If you pine for liberal icon Senator Elizabeth Warren as a national candidate then please, absorb this message: It’s not going to happen. But that’s probably better for the cause to which you profess allegiance.

First it was Run Warren Run, the quixotic attempt to draft the Massachusetts Democrat to have a go at the White House that ended with a whimper earlier this year, but only after she finished toying with the media for months by saying she isn’t — present tense, mind you — running for president. Now she’s playing footsy about entering the veepstakes, the quadrennial ritual in which anything but a definitive “no” means “maybe” the vice presidency is possible. After all, Warren hasn’t flatly turned it down.

Prognosticators who see a door opening here are missing the point, even though Warren has made it repeatedly. Warren doesn’t believe in savior politics. Hillary Clinton disappointed Warren as a senator in 2001, and her disdain for what she sees as Obama’s too-cozy relationship with Wall Street is well-known. Warren tries to tell her bubbly liberal enthusiasts she’s not their panacea. They love hearing their heroine talk. They don’t seem nearly as fond of listening.

Whether on the campaign trail or at pep rallies for progressives, Warren harvests accolades when she mentions the Consumer Financial Protection Bureau, a creation of the 2010 Wall Street reform law whose basic idea the Harvard law professor devised. What does she emphasize? She’s apt to mention the painstaking work of organized labor, consumer advocates, retirees and anyone else she can think of. “We did it; the people did it,” she said on The Daily Show in April.

We are all used to heavily discounting the public utterances of politicians, and with good reason, but this line is a window into Warren’s thinking. Warren’s experience with Clinton and Obama taught her to attach more importance to the political context than the person, even if she happens to be that person. (Don’t confuse this cool-headed calculation for lack of ego, by the way. The “fancy-pants professor,” as her self-deprecating line goes, has more than a little ego.)

In the twilight of her husband’s administration, Hillary Clinton helped Warren, then a bankruptcy expert of increasing renown, kill off legislation aimed at making it harder for consumers to shed debts. Warren considered it a giveaway to credit card companies that wanted to keep debtors on the hook. First Lady Clinton agreed but months later Senator Clinton of New York backed a bill supported by the state’s most influential industry, finance, and it became law. When Barack Obama’s economic policy drifted under the influence of what Warren considered a group of Wall Street friendlies, she saw a big-picture version of her experience with Hillary. They both trimmed their sails to accommodate the system Warren thinks is rigged against the middle class. Clinton wasn’t a savior, nor was Obama.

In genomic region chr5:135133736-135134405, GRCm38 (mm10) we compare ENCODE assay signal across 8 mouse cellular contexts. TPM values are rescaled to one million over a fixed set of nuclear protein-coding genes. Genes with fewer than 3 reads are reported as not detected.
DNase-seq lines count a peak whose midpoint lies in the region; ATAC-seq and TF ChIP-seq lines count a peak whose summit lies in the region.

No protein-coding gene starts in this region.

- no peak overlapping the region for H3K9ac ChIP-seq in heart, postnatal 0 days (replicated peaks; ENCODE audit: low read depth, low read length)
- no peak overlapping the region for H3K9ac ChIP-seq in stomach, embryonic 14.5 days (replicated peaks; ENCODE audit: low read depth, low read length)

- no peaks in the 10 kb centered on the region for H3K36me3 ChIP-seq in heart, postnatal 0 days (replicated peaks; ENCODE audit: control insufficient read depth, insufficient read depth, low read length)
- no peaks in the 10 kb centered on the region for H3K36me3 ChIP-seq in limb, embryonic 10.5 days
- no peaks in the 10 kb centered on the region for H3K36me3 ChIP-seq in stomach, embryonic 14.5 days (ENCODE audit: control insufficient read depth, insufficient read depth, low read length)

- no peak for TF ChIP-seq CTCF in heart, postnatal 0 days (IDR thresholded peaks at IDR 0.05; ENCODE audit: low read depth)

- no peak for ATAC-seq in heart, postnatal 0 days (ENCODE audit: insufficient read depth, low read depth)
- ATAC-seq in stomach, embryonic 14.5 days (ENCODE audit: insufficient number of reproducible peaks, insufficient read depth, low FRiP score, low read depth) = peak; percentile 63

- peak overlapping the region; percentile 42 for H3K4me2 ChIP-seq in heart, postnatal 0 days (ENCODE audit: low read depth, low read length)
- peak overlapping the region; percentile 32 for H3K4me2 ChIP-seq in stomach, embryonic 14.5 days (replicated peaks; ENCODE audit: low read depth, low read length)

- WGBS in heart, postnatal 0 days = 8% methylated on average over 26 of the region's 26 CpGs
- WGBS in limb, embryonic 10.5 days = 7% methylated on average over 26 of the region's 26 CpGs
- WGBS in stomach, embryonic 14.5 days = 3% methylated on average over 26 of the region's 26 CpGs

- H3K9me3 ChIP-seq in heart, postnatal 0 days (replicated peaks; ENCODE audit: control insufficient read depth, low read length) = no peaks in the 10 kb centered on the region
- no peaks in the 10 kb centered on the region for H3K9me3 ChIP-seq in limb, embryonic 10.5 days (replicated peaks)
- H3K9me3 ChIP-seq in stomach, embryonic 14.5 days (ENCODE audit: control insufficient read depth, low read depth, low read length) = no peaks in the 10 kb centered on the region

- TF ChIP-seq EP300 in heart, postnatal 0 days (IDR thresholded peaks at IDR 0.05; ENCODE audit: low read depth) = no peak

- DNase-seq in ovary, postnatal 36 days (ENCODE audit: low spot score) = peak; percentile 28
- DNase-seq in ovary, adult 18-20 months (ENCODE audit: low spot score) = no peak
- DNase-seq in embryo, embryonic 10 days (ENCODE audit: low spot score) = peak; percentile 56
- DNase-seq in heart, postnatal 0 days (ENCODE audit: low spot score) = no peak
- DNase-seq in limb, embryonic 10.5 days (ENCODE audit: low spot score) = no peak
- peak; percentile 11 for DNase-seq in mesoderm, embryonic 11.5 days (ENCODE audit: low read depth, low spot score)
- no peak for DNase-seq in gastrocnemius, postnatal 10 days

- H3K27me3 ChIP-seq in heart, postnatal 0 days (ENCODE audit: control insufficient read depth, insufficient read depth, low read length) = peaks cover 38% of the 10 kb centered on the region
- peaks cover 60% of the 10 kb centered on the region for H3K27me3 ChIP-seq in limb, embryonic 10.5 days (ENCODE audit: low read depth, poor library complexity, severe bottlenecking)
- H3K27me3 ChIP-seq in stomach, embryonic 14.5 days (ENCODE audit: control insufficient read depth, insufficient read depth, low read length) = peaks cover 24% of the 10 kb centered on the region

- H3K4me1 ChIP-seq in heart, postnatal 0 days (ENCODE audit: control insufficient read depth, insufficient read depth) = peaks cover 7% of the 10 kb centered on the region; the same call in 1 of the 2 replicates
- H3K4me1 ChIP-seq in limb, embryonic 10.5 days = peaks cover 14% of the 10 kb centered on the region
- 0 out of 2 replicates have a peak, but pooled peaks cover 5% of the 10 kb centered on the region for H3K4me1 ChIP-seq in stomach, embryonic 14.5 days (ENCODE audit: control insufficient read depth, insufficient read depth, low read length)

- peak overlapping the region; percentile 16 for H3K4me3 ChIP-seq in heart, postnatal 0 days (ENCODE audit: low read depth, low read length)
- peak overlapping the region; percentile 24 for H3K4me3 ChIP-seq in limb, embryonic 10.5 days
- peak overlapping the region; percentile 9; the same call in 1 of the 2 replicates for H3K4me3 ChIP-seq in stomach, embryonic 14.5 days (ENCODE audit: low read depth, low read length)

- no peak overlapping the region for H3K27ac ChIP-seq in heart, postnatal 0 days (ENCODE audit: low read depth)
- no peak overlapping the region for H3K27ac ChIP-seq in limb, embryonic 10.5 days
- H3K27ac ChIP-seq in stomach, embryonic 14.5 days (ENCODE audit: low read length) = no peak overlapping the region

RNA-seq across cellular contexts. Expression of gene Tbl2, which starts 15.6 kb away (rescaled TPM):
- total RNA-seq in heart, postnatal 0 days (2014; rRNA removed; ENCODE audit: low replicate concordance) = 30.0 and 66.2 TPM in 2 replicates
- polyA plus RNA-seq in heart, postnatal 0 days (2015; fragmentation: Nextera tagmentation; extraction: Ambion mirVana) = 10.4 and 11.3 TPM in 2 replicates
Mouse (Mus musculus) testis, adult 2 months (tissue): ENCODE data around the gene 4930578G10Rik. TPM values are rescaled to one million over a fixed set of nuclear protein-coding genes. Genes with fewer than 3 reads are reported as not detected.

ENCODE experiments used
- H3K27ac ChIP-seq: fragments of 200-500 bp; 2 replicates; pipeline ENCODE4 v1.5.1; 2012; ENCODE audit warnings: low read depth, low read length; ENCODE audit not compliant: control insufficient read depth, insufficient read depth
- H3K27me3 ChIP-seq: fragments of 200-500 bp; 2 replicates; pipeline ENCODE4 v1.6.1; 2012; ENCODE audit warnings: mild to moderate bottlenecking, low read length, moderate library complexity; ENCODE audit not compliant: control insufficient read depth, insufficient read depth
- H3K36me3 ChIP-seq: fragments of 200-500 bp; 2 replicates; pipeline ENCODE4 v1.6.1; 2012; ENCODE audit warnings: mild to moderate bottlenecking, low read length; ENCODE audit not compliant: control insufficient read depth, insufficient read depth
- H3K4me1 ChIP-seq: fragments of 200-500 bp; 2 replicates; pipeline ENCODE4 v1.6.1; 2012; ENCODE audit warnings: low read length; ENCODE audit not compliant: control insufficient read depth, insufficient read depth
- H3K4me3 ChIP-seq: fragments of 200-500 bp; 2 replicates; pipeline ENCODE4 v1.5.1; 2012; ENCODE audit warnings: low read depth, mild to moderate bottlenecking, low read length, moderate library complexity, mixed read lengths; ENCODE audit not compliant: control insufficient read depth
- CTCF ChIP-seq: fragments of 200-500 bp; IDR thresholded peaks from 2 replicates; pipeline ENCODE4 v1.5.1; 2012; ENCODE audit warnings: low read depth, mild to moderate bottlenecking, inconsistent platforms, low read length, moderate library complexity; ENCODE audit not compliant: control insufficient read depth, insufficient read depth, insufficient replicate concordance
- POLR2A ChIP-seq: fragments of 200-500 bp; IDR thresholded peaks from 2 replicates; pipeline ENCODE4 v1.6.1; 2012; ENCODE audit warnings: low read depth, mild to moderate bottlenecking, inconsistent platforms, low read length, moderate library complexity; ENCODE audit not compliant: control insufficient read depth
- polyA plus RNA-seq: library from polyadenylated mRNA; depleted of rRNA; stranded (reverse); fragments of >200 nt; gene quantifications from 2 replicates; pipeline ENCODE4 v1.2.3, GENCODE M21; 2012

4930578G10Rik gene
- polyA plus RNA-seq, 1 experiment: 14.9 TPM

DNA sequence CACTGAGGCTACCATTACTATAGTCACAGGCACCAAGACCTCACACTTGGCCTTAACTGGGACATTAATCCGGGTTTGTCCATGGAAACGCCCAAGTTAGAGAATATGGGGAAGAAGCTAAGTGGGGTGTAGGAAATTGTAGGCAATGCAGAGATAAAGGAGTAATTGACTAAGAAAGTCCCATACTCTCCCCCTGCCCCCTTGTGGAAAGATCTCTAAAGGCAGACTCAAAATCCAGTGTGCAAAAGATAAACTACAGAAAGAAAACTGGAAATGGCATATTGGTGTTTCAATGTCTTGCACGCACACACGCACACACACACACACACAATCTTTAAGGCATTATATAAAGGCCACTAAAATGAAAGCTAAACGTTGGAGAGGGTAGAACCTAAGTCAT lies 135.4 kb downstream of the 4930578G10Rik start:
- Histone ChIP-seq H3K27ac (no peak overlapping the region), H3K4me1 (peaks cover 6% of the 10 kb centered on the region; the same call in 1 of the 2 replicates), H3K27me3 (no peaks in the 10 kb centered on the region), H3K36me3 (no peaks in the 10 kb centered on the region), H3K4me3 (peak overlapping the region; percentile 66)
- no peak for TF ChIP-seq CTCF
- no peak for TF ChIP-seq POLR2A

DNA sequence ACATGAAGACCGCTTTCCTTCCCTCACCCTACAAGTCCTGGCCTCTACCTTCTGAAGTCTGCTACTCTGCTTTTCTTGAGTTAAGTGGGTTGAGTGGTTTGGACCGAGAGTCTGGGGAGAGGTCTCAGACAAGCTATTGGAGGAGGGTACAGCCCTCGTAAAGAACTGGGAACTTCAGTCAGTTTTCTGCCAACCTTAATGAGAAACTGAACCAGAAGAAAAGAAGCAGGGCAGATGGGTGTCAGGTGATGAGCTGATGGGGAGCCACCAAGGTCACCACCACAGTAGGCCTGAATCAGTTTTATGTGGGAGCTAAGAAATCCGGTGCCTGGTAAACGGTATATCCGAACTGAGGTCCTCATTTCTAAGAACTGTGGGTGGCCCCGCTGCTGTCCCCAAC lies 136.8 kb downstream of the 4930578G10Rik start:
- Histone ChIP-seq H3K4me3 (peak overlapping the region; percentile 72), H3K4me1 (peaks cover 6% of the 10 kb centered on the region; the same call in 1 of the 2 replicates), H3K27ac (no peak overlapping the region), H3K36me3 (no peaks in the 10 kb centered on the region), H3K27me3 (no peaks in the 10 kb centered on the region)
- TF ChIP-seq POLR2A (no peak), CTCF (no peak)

A rare victory was the creation of the consumer bureau in 2010, which was only possible, in the Warren view, because mass popular outrage at Wall Street abuses and a searing recession got channeled into the political process in an organized manner. There was a political price to pay for abandoning the effort, as Democratic interest groups never failed to remind wavering lawmakers. They weren’t hostage to anyone’s leadership, least of all a savior who might abandon them.

This conviction of Warren’s sheds light on her approach to being a senator. She doesn’t spend a lot of time looking for deals she can cut in the cloakrooms. Why would you if you watched a system you loathe co-opt Obama and Clinton? Instead, you run an outsider’s campaign against your preferred villains, notably big banks, from your Senate perch in televised committee hearings or floor debates. You use the attention to build mailing lists. You push back against nominees you don’t like. You gird yourself for short-term losses in hopes of long-term wins.

Liberals who wanted to see Warren run for president, and those who nurse fantasies of a veep slot for her should learn to hear her coy initial responses for what they are, namely tactics. Like the Senate speeches, the calculated responses to the presidential questions keeps her agenda — bust Wall Street down to size, revitalize government’s role in promoting social change — in the spotlight. Actually running for national office would expose Warren to the criticism that it is all about her — the savior figure she doesn’t want to be — and not reviving liberalism more broadly. Holding that office, in the Warren view, would be even worse, forcing her into compromises before a more vibrant progressive movement takes root.

Like many progressives, Warren believes she’s working to build a movement that’s finally on the rise, 30 years after Ronald Reagan “changed the trajectory of America,” in Obama’s memorable words. If liberals really care about the movement, they should pass on the Warren worship and tackle the hard work of politics. Warren has dropped the hint repeatedly. Her admirers need to pick it up.